Asthma, Allergies and Pregnancy…Oh My! Wait, Don't Panic!

shutterstock_15775762.jpgBy Mara Gaudette, MS, CGC, Teratogen Information Specialist, MotherToBaby

My friend Jackie, newly (and unexpectedly!) pregnant called in a bit of a panic. Her cardiologist was switching her high blood pressure medicine because often, the first choice medications used to treat adults with high blood pressure are not the safest ones to use during pregnancy. She was still waiting for her asthma doctor to call her back but she figured her asthma treatment plan was another of the many changes she needed to make to
accommodate pregnancy. “Does anything stay the same?!” she lamented.

Jackie was relieved to learn that at least in the case of asthma, the answer is, typically, YES! The general belief is that the medicines to treat asthma in a non-pregnant person are the same ones that should be used during pregnancy. The main concern with asthma is making sure the developing baby is getting a good supply of oxygen. Improving control of asthma is believed to be the best thing for both mom and baby.

Jackie had been taking an inhaled corticosteroid for the past five years, ever since she otherwise needed to use her fast-acting rescue inhaler almost daily, and it was clear her asthma had not been under control without the preventative inhaler. Fortunately for Jackie, if a daily preventative is needed, an inhaled corticosteroid like Pulmicort is the preferred treatment. Why? For one thing, it often works well to stop symptoms. Second, because it is inhaled, only a portion of the medicine is absorbed into the blood stream. For the same reasons, albuterol for relief of immediate symptoms is also considered a preferred treatment during pregnancy. Had
Jackie been on other types of inhalers when she became pregnant, they probably would not have needed to be changed either.

Maternal asthma is associated with higher rates of pregnancy complications, such as poor growth of the baby and earlier delivery. Therefore, it is important that asthma management during pregnancy includes medication that best control an individual’s asthma symptoms.

Thankfully, the next call I got from Jackie wasn’t panic-stricken. “It sounds like my doctor wants me to continue my asthma medicines.” Just like I had assured her, but this time, with a calmer tone to her voice and with a different sense of urgency to her words, she added, “although I would never be a guinea pig, it would be nice if I could help other women with asthma so they wouldn’t have to go through the scare I just went through!” I told her we can never have too much information when it comes to asthma and treatments during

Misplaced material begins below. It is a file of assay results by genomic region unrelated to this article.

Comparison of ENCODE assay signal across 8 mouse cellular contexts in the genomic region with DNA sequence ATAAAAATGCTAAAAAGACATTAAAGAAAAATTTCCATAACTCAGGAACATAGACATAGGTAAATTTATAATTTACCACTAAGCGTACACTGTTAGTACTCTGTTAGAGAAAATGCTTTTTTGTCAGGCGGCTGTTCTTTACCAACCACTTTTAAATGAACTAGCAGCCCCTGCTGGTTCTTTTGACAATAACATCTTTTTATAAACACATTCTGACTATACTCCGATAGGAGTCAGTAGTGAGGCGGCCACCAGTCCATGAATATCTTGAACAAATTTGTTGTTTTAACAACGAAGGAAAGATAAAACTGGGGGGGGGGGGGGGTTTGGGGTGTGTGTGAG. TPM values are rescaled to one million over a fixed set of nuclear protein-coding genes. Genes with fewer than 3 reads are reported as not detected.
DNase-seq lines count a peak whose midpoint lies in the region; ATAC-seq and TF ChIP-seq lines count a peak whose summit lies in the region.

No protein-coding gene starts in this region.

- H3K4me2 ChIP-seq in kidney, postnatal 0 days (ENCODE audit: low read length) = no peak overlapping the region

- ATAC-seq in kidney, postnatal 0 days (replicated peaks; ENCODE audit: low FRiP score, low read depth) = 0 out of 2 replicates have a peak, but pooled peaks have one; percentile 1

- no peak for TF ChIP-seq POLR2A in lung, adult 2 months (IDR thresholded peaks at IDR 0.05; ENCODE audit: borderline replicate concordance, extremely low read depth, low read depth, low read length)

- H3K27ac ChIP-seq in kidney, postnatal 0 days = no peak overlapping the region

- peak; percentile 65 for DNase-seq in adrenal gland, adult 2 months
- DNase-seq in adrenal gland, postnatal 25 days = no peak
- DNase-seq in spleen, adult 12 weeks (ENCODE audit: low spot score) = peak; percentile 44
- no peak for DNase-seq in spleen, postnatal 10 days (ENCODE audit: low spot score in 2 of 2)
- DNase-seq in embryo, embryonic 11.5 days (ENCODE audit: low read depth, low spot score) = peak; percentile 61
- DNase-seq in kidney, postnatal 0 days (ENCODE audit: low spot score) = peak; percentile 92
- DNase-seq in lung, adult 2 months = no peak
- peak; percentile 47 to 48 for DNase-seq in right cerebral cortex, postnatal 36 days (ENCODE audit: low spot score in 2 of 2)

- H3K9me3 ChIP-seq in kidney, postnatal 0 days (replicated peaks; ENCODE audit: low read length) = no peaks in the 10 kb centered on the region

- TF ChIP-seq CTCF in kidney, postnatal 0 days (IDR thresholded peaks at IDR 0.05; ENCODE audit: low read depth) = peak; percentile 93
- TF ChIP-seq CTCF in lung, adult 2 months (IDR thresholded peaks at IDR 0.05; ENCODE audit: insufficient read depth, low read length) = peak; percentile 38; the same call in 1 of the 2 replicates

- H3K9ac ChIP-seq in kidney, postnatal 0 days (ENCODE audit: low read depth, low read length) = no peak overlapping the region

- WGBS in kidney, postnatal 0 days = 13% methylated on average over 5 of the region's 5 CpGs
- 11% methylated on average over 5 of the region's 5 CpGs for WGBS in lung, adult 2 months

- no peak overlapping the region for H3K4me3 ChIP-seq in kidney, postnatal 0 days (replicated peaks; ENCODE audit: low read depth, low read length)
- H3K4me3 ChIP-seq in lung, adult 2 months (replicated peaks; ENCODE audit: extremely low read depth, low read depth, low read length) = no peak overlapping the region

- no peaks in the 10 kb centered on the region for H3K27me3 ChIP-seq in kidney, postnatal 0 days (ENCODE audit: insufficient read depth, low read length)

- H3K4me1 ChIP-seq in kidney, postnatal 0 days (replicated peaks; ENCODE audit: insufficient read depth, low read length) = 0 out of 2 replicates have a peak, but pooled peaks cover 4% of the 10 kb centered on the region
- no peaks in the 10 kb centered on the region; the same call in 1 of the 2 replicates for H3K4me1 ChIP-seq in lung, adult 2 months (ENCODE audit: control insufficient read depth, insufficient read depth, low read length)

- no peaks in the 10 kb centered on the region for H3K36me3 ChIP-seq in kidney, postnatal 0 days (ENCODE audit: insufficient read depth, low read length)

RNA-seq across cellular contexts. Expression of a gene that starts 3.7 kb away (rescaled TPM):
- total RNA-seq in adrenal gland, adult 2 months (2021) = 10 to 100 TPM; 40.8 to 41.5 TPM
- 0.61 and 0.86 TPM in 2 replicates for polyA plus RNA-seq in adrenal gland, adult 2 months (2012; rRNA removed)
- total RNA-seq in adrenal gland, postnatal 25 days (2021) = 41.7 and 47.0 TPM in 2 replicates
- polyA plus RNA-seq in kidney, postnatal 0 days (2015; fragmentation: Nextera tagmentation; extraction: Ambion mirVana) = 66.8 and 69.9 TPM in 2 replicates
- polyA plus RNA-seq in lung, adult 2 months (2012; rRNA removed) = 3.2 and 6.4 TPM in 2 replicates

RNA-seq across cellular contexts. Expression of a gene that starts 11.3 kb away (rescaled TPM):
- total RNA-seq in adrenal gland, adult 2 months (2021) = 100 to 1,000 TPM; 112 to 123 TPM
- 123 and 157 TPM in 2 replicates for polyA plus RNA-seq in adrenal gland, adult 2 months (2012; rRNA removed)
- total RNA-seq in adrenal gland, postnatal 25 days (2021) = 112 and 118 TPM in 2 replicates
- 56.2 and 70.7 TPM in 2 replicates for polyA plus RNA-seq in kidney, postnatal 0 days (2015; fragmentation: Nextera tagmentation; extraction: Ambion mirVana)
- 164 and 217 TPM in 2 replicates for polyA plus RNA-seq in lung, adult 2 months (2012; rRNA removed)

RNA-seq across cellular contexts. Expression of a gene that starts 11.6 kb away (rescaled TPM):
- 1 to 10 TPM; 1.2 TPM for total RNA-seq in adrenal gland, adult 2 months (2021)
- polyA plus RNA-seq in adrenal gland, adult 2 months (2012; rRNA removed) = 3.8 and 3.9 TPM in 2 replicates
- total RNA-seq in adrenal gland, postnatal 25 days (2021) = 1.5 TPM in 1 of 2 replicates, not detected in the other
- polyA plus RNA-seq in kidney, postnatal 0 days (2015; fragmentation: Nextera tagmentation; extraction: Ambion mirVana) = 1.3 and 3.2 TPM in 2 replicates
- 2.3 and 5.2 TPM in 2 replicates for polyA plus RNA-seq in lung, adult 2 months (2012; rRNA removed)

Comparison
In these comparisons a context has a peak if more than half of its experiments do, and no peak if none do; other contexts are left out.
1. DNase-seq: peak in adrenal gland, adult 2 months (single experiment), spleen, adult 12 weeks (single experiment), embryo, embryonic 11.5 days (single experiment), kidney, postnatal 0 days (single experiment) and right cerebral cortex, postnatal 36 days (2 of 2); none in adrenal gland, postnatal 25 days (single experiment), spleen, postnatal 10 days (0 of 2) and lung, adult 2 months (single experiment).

pregnancy and let her know that at MotherToBaby we are still enrolling women with asthma, women taking asthma medicines, and even women without asthma. There is no cost and she would never be asked to take medication… guinea pigs need not apply! If this applies to your situation, call 877-311-8972 or email otisresearch@ucsd.edu for more information.

“Oh, what about my allergy medicine?” Jackie remembered to ask. “When I don’t take Claritin, my asthma acts up, and my allergies have been crazy this spring.” I let her know that antihistamines in general have relatively reassuring pregnancy profiles with the first generation ones (i.e. the ones that have been around the longest like chlorpheniramine or diphenhydramine) often being preferred for having the most pregnancy data. Claritin (loratadine) is a second generation antihistamine, but has still been around for a long time and its overall pregnancy data has been reassuring. For women whose allergies trigger asthma symptoms, it is especially important to consider treatment. It would, however, be best to skip the "D" component (oral decongestant) of Claritin-D during the first trimester due to possible, but unproven, small concerns.

More detailed medicine information can be found in the following fact sheets:

http://www.mothertobaby.org/files/Albuterol_Update_with_Link_6_13.pdf
http://www.mothertobaby.org/files/asthma.pdf
http://www.mothertobaby.org/files/Diphenhydramine_8_13_1.pdf
http://www.mothertobaby.org/files/Inhaled_Corticosteroids_7_13.pdf
http://www.mothertobaby.org/files/Loratadine_5_13_Update.pdf
http://www.mothertobaby.org/files/Prednisone_6_13_1.pdf

Mara Gaudette is a genetic counselor and received her Masters Degree from Northwestern University. Drawn to the satisfaction of providing immediate reassurance to worried women, she began educating the public about teratogens at MotherToBaby’s Illinois affiliate more than a decade ago. Today, she not only continues to counsel for MotherToBaby via phone, but she’s also using new technology as one of the first ever teratogen live chat counselors on MotherToBabyCA.org, MotherToBaby’s California affiliate website.

MotherToBaby is a service of the international Organization of Teratology Information Specialists (OTIS), a suggested resource by many agencies, including the Centers for Disease Control and Prevention (CDC). If you have questions about medications, alcohol, diseases, vaccines, or other exposures during pregnancy or breastfeeding, call MotherToBaby toll-FREE at 866-626-6847 or visit MotherToBaby.org to browse a
library of fact sheets and find your nearest affiliate.

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